When Star Wars: Dark Forces was released, it was compared to Doom. Retroactively, this is a bizarre comparison as little unifies the two games beyond the fact both involve shooting thing and have cardkey systems. Doom is a game built upon motion while Dark Forces takes a much different approach, focusing on constantly presenting new obstacles to the player in each level.
Therefore, every stage of the game provides some dynamic that changes the player’s approach to the conflict of killing enemies and navigating the terrain. For instance, the stock snow level has the player deal with the dynamics of physics as the player slides across icy patches and, once inside the enemy facility, a series of constantly moving conveyer belts. Here, the challenge isn’t the shooting, but the platforming, navigating through the space without falling to a grizzly death.
The level design merges the creative gameplay tweaks with interesting spatial puzzles. Geographical navigation and memory becomes just as essential a skill as reflexes as many levels involve mastering the labyrinthine military and science facilities or multilayered sewer systems and prison blocks. This is perhaps the greatest loss of the modern shooter, as it is almost always clear where the player should go, leaving little spatial skill to be mastered.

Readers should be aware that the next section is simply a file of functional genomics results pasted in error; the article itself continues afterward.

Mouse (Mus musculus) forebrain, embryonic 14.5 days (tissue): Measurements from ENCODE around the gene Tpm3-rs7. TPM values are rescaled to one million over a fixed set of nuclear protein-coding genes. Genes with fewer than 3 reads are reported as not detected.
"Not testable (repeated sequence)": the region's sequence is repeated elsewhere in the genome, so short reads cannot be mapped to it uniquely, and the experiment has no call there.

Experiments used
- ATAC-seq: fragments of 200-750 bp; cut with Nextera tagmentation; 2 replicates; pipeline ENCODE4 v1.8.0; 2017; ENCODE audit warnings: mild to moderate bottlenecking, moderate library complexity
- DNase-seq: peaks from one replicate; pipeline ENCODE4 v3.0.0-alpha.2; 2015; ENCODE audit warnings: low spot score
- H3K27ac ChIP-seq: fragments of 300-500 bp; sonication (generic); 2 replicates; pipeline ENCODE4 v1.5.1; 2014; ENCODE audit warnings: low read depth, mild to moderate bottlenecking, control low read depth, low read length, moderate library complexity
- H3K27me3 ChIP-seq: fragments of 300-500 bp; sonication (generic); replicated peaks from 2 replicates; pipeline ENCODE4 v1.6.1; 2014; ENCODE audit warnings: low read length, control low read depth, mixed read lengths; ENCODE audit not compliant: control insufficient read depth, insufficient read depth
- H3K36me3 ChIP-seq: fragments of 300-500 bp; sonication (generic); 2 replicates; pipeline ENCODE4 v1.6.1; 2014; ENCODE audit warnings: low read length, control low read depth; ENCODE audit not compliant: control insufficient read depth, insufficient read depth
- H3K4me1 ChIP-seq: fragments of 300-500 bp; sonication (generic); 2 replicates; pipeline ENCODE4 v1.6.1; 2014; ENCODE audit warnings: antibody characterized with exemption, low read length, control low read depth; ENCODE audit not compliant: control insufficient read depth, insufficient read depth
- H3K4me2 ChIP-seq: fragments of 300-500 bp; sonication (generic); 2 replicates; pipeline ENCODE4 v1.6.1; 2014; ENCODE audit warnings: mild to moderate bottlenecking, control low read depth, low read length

However, this isn’t to say that this is just a game about moving around. There’s still plenty of shooting to be had. While it lacks in the grace and fluidity of Doom, it makes up for in a robust set of weapons that constantly prove useful throughout the game. And the game is constantly forcing the player to go back and forth between weapons, not so much because of the nature of the enemies, but because the proximity and number of enemies are best disposed with different weapons.
One lone distant figure is best dispatched with the slow, but powerful rifle while a large group several feet away falls quickly and safely with several burst from a repeater. Even up to the final confrontation of the game, the player is constantly switching between weapons, using the most powerful ones on heavy opponents at a distance, swapping out as they close the distance and then mopping up the ever present stormtroopers with low level weapons.
And now that the stormtrooper has been mentioned, it should be said that this is one of those Star Wars games that was made back when LucasArts could actually make a great Star Wars game. Geeks of the series will love the way the narrative weaves into the events of the original Star Wars as the player takes the role of Kyle Katarn who is most notable in the Star Wars mythos for being the rebel Spy who stole the plans to the Death Star.
As a Rebel Spy, the game captures the spirit of the classic Star Wars film by giving the player the feeling that they’re like Luke and Han sneaking around the Death Star. The game creates these great, suspenseful lulls where the player sneaks about, picking off stormtrooper every now and again until inevitably the player open that one door and there’s an entire squad lying in waiting. In those moments, the feeling of fear and excitement the game captures reenacting that moment from the feature film.
Those are the moments that make the game great. It’s the chance to live out the Star Wars fantasy that almost every kid had. It’s not the lightsaber Jedi fantasy—that’s one to come—yet it captures the feeling of watching Star Wars for the first time and tensely watching Han and Luke sneak deep inside enemy lines. Its clever design and interesting levels make sure there’s more to the game than just a feeling, but damn if it isn’t one of the finest feelings a Star Wars geek can have in a game.
© 2011 James Blake Ewing